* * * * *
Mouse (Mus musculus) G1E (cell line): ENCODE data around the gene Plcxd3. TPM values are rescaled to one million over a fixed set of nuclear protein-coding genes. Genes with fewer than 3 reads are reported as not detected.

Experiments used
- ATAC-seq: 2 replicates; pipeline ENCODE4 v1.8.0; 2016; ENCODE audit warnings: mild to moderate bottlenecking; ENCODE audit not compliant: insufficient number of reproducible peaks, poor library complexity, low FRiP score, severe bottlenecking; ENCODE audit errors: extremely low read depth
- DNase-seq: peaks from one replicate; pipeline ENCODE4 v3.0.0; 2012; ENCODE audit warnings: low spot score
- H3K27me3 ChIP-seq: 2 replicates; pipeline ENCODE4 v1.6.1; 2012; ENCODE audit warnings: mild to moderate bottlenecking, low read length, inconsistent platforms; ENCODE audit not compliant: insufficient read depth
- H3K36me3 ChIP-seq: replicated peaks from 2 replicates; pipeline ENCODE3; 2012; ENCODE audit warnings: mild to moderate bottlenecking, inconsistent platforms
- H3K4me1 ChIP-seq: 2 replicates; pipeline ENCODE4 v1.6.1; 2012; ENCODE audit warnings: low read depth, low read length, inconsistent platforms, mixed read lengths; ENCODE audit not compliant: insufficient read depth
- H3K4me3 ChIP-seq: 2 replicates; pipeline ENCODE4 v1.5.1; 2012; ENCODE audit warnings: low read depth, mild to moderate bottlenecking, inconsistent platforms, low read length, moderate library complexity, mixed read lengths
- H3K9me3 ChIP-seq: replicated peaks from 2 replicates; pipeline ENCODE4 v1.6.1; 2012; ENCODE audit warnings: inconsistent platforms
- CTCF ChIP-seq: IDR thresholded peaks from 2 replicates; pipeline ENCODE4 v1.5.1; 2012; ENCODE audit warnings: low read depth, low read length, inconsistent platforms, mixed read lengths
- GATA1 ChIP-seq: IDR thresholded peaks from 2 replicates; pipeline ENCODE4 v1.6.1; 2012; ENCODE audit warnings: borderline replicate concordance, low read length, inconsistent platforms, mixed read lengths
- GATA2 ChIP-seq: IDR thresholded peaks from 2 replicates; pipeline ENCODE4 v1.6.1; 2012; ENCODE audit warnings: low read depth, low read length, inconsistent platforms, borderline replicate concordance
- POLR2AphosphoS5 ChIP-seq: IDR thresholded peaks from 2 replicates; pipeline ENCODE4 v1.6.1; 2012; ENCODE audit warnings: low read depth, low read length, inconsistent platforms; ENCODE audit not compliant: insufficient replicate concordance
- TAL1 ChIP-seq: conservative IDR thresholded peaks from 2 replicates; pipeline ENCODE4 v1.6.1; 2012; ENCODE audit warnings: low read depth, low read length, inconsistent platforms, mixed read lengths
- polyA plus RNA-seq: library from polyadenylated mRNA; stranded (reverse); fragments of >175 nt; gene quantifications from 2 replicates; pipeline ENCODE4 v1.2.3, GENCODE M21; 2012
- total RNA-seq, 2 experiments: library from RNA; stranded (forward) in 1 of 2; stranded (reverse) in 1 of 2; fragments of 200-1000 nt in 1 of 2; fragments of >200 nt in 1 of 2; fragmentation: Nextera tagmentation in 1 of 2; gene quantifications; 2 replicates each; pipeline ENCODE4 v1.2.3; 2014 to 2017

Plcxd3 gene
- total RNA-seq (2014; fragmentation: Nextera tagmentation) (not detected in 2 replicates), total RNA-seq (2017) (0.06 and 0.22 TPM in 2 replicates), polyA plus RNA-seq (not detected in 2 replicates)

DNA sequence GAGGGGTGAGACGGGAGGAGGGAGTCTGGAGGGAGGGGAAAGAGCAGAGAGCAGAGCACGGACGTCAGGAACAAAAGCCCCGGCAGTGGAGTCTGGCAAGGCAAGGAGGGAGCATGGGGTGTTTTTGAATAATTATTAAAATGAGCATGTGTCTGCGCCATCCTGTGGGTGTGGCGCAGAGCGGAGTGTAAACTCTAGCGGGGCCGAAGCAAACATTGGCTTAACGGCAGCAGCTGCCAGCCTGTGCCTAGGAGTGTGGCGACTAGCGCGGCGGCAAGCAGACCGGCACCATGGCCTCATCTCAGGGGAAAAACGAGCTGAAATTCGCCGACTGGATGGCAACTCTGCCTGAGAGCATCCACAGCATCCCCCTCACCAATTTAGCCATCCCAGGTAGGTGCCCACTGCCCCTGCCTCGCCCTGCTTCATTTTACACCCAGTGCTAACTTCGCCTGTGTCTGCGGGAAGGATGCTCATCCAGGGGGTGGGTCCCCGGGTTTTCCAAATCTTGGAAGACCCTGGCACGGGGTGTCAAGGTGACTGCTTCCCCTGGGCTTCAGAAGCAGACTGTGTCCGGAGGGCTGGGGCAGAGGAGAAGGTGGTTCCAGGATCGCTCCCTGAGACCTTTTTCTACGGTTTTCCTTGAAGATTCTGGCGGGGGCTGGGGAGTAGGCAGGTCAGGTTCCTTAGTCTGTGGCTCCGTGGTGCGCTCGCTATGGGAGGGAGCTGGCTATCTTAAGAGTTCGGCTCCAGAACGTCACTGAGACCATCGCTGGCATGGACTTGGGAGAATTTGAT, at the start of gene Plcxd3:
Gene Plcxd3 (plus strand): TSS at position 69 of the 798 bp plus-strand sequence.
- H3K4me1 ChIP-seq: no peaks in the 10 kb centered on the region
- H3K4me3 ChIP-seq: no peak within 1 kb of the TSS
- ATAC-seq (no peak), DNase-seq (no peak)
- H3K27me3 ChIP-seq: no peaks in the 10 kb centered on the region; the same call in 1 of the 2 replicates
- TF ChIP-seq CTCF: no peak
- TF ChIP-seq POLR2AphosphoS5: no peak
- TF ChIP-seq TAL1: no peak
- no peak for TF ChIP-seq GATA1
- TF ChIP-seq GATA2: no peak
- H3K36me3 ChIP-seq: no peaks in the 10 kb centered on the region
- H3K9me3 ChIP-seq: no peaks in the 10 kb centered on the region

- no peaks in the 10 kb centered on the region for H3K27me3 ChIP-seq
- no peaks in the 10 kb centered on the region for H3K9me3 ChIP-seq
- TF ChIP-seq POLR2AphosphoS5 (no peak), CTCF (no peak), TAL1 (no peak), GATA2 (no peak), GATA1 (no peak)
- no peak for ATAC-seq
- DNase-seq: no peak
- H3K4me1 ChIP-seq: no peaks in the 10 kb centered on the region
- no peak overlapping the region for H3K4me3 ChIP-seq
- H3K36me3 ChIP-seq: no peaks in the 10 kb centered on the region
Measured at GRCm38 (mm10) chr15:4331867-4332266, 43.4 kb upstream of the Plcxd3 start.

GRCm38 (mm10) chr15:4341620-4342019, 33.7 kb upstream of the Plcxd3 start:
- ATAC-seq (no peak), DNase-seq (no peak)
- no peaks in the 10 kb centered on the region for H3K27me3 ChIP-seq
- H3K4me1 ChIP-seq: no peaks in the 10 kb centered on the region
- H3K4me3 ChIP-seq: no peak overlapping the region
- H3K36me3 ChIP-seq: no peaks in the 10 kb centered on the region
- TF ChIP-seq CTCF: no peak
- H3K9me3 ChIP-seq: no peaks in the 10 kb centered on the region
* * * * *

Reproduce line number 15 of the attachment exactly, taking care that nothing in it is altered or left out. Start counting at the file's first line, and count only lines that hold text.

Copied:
- polyA plus RNA-seq: library from polyadenylated mRNA; stranded (reverse); fragments of >175 nt; gene quantifications from 2 replicates; pipeline ENCODE4 v1.2.3, GENCODE M21; 2012